Response to biologic therapy in Crohn's disease is improved with early treatment: An analysis of health claims data


  • This study was funded by UCB.



Anti-tumor necrosis factor (TNF) therapy is an important treatment option for management of active Crohn's disease (CD) and is labeled for use after failure of conventional therapy (step-up). However, there is debate on the introduction of anti-TNF agents earlier in the treatment strategy (top-down) to potentially improve clinical outcomes. The aim of this study was to determine if a top-down approach with anti-TNF therapy is associated with improved outcomes for patients with active CD.


Claims data were from adult patients with CD with continuous enrollment in the same health plan for ≥6 months prior to the initial diagnostic claim for CD, ≥12 months after their initial anti-TNF claim, and with ≥1 anti-TNF claims after their initial diagnosis for CD.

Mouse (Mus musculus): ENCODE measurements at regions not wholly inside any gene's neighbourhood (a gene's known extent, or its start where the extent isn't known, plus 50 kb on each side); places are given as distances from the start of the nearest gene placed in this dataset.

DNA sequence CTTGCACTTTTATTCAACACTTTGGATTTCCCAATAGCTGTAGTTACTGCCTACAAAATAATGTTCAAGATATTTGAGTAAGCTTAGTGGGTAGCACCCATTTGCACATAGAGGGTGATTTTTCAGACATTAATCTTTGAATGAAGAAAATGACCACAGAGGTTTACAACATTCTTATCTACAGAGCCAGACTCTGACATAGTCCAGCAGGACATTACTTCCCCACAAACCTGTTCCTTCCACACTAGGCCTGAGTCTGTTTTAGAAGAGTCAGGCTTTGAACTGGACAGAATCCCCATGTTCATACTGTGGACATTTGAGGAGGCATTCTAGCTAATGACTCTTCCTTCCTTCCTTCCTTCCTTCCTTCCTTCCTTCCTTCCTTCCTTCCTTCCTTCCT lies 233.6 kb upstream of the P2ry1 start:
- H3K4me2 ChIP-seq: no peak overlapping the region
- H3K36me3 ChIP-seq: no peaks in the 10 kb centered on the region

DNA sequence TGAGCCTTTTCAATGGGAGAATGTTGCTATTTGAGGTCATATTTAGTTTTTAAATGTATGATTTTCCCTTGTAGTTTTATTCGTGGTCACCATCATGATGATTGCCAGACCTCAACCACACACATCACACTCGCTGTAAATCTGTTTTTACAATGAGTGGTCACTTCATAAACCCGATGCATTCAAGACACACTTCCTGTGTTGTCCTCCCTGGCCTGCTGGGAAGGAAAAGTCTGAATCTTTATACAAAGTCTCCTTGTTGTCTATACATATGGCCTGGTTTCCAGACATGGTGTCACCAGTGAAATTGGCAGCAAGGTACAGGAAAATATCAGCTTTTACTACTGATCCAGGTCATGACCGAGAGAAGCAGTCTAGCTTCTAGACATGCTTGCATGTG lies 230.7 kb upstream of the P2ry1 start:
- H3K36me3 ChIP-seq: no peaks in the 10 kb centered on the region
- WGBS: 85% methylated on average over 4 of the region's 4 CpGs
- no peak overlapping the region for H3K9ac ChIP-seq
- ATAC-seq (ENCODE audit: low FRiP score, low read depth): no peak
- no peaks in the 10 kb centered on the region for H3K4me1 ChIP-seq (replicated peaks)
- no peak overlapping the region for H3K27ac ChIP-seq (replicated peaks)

Three patient groups were identified: The Step-Up group used 5-aminosalicylates and/or corticosteroids prior to anti-TNF; the immunosuppression (IS)-to-TNF inhibitor group used IS prior to anti-TNF therapy; the Early-TNF group initiated anti-TNF therapy within 30 days of the first prescription for CD. Response to anti-TNF therapy was determined up to 24 months following anti-TNF initiation by concomitant corticosteroid use, CD surgery, anti-TNF dose escalation, and anti-TNF discontinuation/switch. A top-down approach to anti-TNF therapy was associated with a lower risk of concomitant corticosteroid use, anti-TNF dose escalation, discontinuation/switch of anti-TNF, and CD-related surgery compared with the step-up and IS-to-TNF therapy approaches.


These “real-world” data show that a top-down approach to anti-TNF therapy in CD is associated with reductions in loss of response and fewer surgeries than conventional step-wise management. (Inflamm Bowel Dis 2012;)